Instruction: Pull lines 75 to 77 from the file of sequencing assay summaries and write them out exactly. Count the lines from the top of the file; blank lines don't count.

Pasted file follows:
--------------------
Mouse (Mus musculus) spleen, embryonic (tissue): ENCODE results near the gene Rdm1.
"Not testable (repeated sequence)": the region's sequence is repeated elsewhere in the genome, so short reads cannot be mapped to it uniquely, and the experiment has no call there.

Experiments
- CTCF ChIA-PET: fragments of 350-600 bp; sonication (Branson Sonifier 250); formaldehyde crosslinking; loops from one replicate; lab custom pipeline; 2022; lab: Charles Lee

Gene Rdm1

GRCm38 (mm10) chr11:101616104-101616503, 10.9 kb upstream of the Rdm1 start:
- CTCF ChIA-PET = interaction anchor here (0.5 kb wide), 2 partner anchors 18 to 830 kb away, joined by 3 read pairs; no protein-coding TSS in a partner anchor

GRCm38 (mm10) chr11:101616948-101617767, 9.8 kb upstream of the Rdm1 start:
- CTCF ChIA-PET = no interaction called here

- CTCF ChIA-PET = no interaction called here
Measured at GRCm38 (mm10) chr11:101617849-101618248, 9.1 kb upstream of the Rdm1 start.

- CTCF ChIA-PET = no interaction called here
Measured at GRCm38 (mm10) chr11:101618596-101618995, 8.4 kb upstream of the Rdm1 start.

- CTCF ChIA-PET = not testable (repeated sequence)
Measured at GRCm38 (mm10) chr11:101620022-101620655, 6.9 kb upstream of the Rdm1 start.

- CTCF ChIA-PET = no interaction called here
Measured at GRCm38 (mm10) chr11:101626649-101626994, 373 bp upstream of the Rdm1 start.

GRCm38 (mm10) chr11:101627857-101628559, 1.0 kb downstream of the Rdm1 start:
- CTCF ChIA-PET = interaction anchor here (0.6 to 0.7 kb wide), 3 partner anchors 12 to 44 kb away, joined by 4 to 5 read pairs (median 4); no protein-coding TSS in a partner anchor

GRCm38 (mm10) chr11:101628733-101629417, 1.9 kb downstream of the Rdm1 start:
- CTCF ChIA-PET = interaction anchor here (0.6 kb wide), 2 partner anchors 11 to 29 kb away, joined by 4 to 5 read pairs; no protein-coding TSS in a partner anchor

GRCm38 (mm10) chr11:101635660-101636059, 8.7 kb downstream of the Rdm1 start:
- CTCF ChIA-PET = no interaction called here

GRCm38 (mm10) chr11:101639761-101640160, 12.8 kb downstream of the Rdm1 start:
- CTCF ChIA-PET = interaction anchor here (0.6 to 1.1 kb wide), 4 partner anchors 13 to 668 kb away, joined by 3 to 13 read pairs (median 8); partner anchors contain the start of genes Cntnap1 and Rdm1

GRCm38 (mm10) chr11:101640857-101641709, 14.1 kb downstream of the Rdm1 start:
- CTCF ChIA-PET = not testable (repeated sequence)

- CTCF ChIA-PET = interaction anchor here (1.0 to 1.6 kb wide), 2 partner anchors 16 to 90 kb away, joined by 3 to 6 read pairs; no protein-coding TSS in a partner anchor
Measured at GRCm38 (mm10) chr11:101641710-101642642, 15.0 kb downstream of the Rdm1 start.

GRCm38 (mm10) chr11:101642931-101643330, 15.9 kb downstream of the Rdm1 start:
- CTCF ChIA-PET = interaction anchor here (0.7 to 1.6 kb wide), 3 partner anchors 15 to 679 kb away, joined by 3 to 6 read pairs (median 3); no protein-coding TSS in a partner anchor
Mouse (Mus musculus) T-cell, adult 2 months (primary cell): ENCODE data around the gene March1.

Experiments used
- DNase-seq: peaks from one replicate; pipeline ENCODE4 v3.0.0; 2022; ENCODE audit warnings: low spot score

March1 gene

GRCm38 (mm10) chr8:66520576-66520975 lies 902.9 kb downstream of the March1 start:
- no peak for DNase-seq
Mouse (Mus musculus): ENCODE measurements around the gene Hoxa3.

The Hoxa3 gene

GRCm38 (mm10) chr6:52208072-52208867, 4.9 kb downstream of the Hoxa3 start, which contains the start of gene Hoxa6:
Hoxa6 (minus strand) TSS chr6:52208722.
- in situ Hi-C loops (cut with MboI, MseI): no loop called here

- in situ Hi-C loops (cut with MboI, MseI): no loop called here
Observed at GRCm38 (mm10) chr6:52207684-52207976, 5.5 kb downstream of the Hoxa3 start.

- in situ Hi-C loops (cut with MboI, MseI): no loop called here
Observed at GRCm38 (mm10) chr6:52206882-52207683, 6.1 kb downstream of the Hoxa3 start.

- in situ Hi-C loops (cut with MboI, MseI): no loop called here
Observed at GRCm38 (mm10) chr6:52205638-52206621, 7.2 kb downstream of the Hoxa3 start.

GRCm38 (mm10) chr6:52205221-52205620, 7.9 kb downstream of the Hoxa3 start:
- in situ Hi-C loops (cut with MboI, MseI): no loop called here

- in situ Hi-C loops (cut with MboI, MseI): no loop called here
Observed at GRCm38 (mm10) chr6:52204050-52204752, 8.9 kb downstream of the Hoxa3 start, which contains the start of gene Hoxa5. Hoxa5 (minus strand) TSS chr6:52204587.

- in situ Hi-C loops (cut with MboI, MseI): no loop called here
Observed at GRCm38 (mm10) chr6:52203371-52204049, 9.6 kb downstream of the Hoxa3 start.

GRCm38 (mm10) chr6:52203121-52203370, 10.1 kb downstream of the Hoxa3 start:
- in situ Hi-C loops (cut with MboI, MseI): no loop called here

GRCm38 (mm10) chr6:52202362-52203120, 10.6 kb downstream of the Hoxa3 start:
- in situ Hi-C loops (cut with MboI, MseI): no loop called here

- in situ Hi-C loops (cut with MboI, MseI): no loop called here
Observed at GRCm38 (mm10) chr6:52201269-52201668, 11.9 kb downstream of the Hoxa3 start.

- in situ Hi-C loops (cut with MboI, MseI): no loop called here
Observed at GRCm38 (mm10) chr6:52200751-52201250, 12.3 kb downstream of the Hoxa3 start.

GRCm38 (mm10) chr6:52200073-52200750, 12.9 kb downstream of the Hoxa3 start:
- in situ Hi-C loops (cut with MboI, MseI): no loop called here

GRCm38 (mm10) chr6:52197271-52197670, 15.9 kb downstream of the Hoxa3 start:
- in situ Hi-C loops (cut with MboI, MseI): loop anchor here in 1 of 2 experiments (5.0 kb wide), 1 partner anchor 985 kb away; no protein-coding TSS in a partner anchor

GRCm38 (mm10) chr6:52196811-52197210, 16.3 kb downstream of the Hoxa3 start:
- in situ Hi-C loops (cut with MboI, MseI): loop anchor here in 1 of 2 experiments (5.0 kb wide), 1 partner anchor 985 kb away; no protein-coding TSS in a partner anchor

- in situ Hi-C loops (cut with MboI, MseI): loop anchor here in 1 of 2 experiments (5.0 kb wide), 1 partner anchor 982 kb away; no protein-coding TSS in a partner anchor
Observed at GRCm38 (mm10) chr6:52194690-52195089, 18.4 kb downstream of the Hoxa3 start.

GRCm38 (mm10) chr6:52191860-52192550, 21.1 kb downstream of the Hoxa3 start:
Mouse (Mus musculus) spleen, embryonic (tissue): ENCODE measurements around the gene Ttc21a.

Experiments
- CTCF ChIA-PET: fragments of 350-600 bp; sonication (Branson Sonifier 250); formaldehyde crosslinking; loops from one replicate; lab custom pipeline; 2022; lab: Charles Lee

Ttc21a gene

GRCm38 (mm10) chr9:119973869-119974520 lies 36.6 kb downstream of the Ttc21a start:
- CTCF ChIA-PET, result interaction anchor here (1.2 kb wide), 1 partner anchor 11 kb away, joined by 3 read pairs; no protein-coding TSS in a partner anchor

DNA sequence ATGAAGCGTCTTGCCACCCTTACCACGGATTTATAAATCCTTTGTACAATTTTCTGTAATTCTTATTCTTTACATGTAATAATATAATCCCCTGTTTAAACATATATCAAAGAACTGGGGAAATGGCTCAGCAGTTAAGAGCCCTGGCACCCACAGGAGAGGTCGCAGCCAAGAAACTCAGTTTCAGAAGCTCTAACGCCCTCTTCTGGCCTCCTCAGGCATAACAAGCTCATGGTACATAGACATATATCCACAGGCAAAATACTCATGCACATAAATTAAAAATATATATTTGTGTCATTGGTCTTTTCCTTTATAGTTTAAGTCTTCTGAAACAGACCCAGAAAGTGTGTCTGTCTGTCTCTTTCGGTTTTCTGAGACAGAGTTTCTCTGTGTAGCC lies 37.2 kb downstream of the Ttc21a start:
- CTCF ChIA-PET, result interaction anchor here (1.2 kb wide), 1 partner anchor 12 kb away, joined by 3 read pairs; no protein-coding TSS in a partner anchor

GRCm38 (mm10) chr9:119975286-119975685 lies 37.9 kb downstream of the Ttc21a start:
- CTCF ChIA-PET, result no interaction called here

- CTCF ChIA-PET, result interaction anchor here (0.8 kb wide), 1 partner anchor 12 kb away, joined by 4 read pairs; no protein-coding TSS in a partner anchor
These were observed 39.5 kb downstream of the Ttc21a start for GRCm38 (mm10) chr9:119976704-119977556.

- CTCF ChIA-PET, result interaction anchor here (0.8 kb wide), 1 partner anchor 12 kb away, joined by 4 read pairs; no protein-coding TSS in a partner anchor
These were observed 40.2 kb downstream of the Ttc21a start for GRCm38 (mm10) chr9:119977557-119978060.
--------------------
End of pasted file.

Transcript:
Ttc21a gene

GRCm38 (mm10) chr9:119973869-119974520 lies 36.6 kb downstream of the Ttc21a start:
- CTCF ChIA-PET, result interaction anchor here (1.2 kb wide), 1 partner anchor 11 kb away, joined by 3 read pairs; no protein-coding TSS in a partner anchor